Separate names with a comma.
Discussion in 'Blu-ray and UHD' started by Ronald Epstein, Aug 15, 2017.
Because it's not popular enough. Only true film buffs know the existence of this title.
Would make a great opening double bill with James Cameron's Titanic
Indeed it would, although the films being made by different studios would likely prevent any such double bill.
Agreed. I'm referring more to art and archival and revival houses.
The thing that really ties those together, though, is Gloria Stewart's commentary on the former, not just her presence on screen. Unless I'm not following...
It's seeing an actress in a leading role across a wide span of time —
1932 to 1997 releases.
Does not happen often
Yes, totally true.
65 years... That got me to thinking what the longest movie career "bookends" I could find are. The best I could think of after Gloria Stewart is Kirk Douglas at 58 years.
EDIT - Norman Lloyd is at 73 years (Sabateur and Trainwreck, anyone?) but Mickey Rooney is at a whopping 87 years, although I doubt his first films are available for viewing. If we can get Sofia Coppola to act at a ripe old age that would be the ultimate
Lillian Gish's credits go back to 1912 and run through THE WHALES OF AUGUST in 1987. And, unlike Gloria Stuart, she worked sporadically in films through the decades in between.
Liza Minnelli technically has a 64 year gap.
(probably 69 after next year's Arrested Development)
And Rooney appeared in 10 different decades.
Charles Lane had 65 years of appearances
Would someone please post a review as soon as it goes online. They already have a review of THE LOST WORLD (1925) on DVDBEAVER and it looks terrific.
I wonder what the "widest span of time" award would be if you scored it not on just duration between first and last significant leading roles, but on time period pretty much "at the top," meaning not the very top but as a household name, movie star level actor getting good roles?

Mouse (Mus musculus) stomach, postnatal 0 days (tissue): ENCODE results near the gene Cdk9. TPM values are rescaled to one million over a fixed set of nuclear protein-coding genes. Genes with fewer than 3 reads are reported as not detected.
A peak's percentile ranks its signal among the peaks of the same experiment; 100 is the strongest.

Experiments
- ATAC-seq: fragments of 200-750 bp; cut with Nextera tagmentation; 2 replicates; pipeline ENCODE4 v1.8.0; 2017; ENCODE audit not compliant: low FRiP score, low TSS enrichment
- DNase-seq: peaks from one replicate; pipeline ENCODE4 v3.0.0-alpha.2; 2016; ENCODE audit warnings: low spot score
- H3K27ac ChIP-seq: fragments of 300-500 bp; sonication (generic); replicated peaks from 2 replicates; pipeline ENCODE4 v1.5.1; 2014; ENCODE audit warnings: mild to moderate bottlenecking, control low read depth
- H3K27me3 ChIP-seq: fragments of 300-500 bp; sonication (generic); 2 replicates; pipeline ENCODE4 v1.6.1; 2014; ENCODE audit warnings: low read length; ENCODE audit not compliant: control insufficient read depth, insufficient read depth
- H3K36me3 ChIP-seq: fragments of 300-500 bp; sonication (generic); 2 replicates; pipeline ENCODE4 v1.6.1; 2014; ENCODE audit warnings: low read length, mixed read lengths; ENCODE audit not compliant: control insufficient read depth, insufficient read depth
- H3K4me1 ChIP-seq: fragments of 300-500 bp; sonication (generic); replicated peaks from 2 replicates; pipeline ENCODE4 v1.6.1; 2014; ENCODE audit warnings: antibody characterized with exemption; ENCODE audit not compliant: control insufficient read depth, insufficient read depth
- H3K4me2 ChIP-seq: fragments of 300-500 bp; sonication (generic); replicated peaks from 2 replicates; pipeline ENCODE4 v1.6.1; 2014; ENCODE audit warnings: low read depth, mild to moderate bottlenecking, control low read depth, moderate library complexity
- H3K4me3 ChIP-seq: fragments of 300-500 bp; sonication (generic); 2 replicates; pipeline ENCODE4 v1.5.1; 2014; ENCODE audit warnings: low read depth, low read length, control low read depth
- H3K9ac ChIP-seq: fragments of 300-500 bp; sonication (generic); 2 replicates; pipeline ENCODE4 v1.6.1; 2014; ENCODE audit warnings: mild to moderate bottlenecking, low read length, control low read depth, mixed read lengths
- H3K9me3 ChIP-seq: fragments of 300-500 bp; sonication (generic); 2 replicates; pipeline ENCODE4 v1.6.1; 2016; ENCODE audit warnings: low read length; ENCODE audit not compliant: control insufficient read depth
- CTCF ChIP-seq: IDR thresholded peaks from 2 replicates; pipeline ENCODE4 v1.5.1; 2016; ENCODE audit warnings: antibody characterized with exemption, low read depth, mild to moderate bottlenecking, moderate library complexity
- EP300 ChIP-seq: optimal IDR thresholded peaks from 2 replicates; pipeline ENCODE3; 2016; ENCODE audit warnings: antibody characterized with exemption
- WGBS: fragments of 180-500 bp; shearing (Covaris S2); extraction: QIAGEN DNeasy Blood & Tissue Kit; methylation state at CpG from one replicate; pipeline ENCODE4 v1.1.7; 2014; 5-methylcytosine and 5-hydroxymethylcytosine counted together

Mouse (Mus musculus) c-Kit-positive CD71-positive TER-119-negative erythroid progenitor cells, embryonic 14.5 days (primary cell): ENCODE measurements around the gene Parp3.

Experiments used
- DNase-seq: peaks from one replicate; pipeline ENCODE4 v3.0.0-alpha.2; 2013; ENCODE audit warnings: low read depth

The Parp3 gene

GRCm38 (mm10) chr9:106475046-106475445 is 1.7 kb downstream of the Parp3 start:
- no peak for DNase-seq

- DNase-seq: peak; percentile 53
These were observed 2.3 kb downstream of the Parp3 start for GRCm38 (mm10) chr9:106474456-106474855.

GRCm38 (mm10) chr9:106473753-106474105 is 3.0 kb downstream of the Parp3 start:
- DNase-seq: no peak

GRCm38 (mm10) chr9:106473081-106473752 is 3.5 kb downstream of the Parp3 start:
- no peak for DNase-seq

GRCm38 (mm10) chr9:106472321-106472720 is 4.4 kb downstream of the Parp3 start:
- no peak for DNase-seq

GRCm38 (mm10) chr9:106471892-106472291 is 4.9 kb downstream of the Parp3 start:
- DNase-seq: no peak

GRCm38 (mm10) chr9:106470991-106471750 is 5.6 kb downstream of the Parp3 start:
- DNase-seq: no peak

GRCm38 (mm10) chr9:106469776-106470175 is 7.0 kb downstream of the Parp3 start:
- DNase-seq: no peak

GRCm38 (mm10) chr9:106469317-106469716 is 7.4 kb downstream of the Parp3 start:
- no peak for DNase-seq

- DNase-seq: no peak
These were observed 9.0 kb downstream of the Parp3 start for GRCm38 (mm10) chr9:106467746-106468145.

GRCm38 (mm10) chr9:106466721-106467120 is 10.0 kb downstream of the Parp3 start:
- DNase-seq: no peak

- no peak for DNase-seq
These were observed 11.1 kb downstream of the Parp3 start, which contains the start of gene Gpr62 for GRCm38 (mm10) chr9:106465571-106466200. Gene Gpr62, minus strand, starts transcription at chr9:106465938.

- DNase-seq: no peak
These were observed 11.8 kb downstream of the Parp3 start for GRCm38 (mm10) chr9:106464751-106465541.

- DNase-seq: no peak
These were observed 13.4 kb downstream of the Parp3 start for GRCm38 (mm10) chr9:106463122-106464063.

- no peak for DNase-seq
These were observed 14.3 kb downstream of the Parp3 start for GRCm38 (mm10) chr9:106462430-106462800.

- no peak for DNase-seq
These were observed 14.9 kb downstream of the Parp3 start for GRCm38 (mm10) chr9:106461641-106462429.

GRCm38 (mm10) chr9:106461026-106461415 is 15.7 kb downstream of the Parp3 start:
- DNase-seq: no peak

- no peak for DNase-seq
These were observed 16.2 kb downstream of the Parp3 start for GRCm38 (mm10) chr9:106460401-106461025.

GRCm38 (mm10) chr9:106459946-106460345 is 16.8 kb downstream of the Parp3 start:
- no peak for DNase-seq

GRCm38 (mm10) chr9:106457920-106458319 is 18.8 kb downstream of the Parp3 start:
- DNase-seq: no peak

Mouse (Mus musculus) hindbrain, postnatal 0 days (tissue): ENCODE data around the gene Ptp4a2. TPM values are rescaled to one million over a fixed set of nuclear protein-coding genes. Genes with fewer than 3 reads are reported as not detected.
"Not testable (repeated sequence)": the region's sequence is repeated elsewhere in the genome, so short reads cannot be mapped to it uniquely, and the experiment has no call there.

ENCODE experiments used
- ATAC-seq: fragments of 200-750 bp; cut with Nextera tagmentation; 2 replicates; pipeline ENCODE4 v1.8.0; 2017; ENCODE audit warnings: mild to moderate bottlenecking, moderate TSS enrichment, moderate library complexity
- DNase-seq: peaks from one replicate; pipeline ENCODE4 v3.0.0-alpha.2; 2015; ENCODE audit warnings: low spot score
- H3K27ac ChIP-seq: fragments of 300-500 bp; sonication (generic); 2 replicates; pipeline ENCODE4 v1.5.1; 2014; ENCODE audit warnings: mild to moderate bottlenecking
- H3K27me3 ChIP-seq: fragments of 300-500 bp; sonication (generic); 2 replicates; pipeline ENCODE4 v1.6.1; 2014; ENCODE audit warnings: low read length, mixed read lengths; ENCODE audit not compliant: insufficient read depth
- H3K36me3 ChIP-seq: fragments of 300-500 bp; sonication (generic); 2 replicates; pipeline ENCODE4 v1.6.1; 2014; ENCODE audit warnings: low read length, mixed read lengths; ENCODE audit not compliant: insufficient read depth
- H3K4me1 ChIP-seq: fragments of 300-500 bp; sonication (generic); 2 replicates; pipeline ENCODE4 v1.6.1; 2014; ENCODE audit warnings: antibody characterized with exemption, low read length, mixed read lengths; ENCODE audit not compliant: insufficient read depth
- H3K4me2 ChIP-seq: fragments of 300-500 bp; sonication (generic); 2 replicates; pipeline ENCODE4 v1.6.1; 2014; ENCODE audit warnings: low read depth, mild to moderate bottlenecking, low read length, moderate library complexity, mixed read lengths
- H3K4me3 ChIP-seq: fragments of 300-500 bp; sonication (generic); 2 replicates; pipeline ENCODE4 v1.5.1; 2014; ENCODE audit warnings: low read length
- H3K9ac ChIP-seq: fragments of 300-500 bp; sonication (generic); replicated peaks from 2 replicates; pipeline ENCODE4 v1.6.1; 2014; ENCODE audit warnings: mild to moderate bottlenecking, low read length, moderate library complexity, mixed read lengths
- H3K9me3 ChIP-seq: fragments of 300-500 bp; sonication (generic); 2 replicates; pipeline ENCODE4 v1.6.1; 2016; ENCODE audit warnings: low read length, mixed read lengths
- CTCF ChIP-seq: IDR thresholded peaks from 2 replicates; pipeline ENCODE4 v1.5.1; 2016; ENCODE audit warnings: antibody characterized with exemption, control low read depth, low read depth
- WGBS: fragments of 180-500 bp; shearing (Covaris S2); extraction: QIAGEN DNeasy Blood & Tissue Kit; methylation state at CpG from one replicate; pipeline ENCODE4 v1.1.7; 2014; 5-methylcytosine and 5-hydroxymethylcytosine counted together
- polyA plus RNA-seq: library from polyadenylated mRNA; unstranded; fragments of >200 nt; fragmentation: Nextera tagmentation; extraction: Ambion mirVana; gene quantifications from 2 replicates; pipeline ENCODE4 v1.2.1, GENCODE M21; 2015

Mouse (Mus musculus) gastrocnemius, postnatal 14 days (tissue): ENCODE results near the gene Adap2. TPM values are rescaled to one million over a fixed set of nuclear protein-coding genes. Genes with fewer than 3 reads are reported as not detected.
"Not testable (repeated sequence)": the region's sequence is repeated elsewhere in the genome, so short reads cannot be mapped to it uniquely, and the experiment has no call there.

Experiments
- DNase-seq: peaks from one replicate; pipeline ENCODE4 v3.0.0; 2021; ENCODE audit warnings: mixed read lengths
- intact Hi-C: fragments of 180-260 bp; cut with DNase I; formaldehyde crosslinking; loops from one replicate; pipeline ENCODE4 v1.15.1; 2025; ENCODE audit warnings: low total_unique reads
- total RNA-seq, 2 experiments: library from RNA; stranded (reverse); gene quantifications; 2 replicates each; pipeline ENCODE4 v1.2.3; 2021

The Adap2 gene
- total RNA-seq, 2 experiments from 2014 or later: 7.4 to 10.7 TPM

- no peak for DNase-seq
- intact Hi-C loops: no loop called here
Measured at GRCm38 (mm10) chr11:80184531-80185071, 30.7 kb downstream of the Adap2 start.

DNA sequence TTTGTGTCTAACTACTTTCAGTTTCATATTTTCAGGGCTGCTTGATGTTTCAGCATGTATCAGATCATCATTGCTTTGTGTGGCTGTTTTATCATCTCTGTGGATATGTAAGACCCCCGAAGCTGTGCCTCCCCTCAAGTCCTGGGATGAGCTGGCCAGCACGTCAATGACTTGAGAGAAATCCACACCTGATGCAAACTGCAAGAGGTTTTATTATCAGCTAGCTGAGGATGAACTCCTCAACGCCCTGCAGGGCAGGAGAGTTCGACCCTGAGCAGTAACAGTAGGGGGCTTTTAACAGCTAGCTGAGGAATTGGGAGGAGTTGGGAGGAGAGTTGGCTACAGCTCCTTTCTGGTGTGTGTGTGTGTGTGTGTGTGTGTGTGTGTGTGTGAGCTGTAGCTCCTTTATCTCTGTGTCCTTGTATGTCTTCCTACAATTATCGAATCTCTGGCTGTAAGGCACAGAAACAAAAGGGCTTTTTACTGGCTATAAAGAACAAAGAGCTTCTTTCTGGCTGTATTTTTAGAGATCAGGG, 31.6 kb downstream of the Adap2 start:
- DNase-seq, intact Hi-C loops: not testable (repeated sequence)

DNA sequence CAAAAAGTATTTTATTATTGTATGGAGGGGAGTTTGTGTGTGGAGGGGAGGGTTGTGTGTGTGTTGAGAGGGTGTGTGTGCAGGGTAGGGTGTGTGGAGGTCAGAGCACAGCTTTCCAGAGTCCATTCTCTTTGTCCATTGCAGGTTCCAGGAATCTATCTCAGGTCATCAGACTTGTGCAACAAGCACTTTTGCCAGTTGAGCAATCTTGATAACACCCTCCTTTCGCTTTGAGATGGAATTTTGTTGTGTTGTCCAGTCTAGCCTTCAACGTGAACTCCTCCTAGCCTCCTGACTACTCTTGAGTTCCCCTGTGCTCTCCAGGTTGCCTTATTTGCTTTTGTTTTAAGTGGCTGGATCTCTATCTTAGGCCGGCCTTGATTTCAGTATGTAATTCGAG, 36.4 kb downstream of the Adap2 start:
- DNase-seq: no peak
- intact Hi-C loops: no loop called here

I think John Wayne and Tom Cruise are up there with 30+ years on the A-list, but Gregory Peck had a pretty long run as a working, serious, famous movie star (say, 45 years). Burt Lancaster was up there in that ballpark. Tom Hanks seems well on his way with about 33 years and no signs of fading.
If you count Kurt Russell's career as starting with the Disney films as Dexter Riley (and ignore the lag before he transitioned to adult actor with Elvis and Snake Plissken), he's going to give everyone a run for their money. He's at about 48 years and counting.
I still would put Mickey Rooney at the top
Starting either at A Midsummer Night's Dream '35 or Andy Hardy series '38 through Black Stallion '79 (Oscar nominated) through Black Stallion TV series '90-'93, that's over 60 years of top roles.
And if you consider Night At The Museum '06, that's about 70 years
And Mickey was a star in some silent films in a series of Mickey McGuire movies. That would add even greater length to his career.
But Mickey Rooney was only with a mule in Francis in the Haunted House.
Gloria Stuart was with KARLOFF in The Old Dark House
In 1937 Mickey Rooney made a short film called Cinema Circus. Co starring in that short was Boris Karloff. I think Warner Archive has put it out on DVD.
And in Technicolor. I did not know about this short.
It does seem that Karloff's footage is archive footage.
Still, it's a circus, not a House.
It's footage of a celebrity circus held for charity. Rooney does acrobatics. Karloff is just in the audience with some children if I remember correctly.
I would like to see it and in Technicolor
Here you go... http://www.wbshop.com/product/classic+musical+shorts+from+the+dream+factory+%28mod%29+1000179975.do